I’m young, interested in politics, and consider myself a progressive. I’m counting down the days until my eighteenth birthday (211 at the time of writing this), not so that I can drink or go out clubbing, but so I can vote. So why don’t I support Labour, a party known for dominating the youth vote; surely it seems the obvious choice for someone like me? Someone who believes in taxing the rich, saving the environment, LGBTQ+ rights and funding the National Health Service. The catch is I’m Jewish. Despite the new Labour leader Keir Starmer’s best efforts, I’m not convinced they stand with the Jews.
Let’s rewind. On Thursday, October 29, 2020, the Equality and Human Rights Commission (EHRC) published its damning report revealing the findings of their investigation into antisemitism within the Labour Party that was at the time headed by Jeremy Corbyn. The EHRC’s investigation was prompted by complaints made to the EHRC by the Campaign Against Antisemitism and the Jewish Labour Movement in the summer and autumn of 2018. The report highlighted “serious failings in the antisemitism complaint handling system”, “significant failings in the way the Labour Party has handled antisemitism” and “serious failings in leadership.” It also identified instances of harassment, political interference in anti-Semitism complaints and the use of anti-Semitic tropes.
Recently, Keir Starmer has been credited, and rightly so, with taking a vital step forward. Labour’s annual conference in Brighton voted last month to set up an independent complaints process for claims of racism. At the same conference, Keir Starmer welcomed the return of Louise Ellman, a Jewish former Labour MP who had previously resigned from the party in protest at the antisemitism revealed to have happened under Jeremy Corbyn’s leadership. She was now rejoining following the changes made to the party’s rules on discrimination. This indicates positive progress and is certainly something to be celebrated.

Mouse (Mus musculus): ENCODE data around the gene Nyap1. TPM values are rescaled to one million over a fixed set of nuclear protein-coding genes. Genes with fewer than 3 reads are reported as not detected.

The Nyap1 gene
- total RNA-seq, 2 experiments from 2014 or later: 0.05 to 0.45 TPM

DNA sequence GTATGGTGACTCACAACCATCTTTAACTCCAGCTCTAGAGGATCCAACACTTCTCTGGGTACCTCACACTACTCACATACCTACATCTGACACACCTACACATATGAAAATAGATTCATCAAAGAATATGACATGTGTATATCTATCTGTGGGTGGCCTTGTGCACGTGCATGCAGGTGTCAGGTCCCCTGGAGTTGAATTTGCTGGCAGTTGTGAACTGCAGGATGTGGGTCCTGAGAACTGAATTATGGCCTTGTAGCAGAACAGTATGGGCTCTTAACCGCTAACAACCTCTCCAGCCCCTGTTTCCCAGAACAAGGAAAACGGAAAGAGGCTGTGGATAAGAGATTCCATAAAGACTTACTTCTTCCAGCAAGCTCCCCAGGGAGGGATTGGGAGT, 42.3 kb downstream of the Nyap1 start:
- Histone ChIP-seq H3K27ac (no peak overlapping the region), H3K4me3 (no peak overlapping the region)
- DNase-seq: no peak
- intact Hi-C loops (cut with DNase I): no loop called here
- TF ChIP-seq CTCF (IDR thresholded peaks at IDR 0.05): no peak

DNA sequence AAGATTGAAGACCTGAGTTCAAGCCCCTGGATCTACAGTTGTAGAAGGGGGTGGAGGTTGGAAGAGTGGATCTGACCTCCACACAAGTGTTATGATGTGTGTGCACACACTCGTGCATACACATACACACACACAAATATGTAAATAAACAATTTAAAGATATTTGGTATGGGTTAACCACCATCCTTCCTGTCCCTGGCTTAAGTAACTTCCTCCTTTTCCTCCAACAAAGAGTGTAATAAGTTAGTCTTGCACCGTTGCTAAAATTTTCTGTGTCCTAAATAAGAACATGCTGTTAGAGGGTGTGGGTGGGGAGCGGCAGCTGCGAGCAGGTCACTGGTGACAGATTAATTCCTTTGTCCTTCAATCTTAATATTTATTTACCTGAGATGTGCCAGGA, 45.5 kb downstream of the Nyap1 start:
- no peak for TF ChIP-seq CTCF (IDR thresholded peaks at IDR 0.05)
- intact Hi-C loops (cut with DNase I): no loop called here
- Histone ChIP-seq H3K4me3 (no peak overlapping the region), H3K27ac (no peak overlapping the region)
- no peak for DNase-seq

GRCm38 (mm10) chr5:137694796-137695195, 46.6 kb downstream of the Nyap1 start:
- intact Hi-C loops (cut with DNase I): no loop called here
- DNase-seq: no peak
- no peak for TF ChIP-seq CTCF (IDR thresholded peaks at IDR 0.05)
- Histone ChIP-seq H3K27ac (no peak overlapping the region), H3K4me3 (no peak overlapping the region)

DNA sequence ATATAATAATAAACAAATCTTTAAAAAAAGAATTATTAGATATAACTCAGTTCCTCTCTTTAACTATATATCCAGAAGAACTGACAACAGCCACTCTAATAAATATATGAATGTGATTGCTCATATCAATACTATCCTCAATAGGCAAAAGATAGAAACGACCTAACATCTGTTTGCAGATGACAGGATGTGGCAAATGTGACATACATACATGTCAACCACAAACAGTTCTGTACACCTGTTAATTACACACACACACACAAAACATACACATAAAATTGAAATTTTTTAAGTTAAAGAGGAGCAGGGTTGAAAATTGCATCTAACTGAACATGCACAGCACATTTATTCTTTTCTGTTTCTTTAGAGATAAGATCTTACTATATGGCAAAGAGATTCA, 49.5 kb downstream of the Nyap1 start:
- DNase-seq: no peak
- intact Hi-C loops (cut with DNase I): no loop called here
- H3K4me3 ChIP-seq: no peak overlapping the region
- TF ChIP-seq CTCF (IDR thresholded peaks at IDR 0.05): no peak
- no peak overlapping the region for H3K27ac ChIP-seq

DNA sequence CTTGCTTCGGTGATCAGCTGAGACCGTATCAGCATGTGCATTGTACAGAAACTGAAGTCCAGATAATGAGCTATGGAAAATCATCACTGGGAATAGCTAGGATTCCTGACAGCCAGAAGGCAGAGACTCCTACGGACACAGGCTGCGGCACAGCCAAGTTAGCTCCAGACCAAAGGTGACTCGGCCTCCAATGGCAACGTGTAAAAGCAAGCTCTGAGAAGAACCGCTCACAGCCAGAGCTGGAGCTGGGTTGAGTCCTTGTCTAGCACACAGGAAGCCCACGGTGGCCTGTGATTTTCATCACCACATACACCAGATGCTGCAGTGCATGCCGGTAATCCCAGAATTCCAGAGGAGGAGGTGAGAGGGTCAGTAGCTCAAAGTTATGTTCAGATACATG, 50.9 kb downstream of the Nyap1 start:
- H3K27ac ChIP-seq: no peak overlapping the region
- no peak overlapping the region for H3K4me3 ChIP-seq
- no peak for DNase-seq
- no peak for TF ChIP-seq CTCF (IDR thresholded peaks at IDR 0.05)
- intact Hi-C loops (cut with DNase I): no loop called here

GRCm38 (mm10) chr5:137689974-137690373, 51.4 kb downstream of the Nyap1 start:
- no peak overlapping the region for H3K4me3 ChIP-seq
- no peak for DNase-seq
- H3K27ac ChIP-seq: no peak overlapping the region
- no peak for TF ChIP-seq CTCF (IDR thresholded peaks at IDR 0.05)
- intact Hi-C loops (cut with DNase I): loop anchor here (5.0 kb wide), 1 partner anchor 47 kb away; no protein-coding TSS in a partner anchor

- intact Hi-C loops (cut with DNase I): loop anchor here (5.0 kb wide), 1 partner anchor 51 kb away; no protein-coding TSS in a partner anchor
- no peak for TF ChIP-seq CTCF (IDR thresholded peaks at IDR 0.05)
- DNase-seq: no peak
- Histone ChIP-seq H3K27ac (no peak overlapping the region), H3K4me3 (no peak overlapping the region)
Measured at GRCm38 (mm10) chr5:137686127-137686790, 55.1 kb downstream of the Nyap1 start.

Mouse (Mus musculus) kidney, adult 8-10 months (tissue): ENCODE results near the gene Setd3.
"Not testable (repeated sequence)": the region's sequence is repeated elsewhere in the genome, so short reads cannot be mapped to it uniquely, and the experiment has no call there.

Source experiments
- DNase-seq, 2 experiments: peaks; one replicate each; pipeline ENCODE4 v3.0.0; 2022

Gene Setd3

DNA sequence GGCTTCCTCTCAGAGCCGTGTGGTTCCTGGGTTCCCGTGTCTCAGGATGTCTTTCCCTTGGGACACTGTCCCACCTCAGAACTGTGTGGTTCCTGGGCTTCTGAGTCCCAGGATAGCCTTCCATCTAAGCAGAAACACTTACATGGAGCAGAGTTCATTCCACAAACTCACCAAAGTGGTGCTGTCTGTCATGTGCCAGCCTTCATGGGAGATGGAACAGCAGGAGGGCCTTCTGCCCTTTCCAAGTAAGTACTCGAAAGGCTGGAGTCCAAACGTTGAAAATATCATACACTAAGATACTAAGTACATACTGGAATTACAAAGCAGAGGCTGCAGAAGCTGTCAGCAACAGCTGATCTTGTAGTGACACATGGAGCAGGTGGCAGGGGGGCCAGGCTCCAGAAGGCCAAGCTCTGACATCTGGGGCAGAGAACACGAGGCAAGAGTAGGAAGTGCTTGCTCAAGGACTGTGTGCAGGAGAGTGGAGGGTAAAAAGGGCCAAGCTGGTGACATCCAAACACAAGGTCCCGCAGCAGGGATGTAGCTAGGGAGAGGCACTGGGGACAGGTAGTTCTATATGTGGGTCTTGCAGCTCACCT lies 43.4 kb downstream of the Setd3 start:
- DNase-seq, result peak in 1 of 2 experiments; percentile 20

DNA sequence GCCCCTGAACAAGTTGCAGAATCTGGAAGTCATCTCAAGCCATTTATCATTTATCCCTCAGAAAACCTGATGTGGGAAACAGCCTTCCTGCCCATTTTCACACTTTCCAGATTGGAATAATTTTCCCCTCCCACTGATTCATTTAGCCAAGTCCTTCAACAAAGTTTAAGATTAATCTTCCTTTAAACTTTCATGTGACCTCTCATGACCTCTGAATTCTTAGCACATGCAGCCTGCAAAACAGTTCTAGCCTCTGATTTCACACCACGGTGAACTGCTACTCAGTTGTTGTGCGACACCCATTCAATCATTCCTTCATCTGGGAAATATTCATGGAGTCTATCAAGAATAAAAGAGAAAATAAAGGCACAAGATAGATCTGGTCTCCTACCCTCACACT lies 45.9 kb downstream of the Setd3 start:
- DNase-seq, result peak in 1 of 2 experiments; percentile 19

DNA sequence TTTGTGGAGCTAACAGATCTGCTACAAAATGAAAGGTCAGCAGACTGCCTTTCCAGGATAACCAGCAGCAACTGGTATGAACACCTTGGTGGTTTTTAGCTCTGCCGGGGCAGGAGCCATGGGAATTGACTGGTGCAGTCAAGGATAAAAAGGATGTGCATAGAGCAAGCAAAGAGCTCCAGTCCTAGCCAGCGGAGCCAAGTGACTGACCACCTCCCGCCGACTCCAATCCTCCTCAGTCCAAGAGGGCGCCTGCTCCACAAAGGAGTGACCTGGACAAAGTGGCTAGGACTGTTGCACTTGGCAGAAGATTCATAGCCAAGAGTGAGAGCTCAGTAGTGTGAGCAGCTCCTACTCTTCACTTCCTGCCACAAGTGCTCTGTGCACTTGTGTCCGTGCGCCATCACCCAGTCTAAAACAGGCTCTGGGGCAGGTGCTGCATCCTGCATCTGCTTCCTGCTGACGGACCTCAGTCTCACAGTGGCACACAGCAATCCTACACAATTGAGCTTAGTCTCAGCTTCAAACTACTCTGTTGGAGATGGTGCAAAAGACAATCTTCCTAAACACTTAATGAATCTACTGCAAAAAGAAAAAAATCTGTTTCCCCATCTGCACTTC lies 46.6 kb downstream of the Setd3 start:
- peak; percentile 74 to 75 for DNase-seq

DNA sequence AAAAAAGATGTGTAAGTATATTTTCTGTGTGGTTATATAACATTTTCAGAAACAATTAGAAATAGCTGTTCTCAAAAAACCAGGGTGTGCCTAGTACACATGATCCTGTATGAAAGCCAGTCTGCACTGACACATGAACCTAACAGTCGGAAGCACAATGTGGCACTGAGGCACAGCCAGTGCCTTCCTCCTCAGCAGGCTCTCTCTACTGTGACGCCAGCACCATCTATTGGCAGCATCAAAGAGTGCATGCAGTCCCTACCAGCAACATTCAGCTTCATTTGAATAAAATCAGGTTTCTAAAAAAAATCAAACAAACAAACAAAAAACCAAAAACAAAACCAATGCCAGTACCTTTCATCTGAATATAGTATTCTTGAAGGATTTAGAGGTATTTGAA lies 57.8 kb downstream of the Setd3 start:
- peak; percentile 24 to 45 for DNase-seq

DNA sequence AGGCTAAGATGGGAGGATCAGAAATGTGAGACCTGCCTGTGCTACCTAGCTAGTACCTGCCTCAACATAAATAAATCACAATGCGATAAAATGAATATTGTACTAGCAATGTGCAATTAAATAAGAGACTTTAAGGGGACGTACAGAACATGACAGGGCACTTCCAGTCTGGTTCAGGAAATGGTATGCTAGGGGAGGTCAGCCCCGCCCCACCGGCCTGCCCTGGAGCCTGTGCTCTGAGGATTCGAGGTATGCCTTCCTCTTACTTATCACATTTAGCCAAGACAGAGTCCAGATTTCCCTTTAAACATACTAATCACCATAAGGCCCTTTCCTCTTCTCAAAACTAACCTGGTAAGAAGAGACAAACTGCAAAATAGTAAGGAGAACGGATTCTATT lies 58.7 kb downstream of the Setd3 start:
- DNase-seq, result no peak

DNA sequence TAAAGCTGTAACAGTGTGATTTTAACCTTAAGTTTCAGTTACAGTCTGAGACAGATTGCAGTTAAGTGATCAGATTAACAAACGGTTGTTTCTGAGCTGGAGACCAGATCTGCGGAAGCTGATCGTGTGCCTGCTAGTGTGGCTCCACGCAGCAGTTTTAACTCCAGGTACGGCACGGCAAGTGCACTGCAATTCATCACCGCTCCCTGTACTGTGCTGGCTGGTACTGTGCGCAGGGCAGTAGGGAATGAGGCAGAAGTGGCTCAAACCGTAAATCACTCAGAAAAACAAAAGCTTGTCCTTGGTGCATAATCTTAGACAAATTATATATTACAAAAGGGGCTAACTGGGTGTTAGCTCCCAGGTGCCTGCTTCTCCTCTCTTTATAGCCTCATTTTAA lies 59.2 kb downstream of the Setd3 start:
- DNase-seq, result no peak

However, Israel remains an obsession for some Labour members and their criticism of the country remains a contentious issue for Jews when the line between legitimate criticism and antisemitism is so hard to identify. For example, at the same conference celebrating the return of a Jewish MP, some Labour delegates heightened tensions with their demands for sanctions against Israel for its alleged “apartheid” policy towards Palestinians. Brought to attention during the conference in Brighton was a motion insisting on action that halts “the building of settlements, reverses any annexation, ends the occupation of the West Bank, the blockade of Gaza.” The IHRA definition of antisemitism includes criticism targeting the state of Israel that holds the country to a higher standard than others and denies the Jewish people their right to self-determination, for example, through claiming that the existence of a state of Israel is a racist endeavour. So why was this motion allowed to pass? Why was it considered acceptable for Labour delegates to compare the situation in Israel to a system of institutionalised racial segregation? The frontlines of Parliament have become an increasingly hostile place for Jewish politicians, so much so that several on the Labour benches have withdrawn, and understandably so. It also cannot be denied that it took the EHRC’s report’s release a year ago to force the party to act. Others, like me, feel without a political home and in need of reassurance that the efforts to win over Jews by both Labour and Conservative alike are not merely performative. I desperately want to see Labour combat antisemitism with deeds rather than words, Starmer has vowed to “tear out the poison” of antisemitism within his party and I commend this endeavour; now let’s see it happen. I want to trust Labour to support my values, but they need to do better.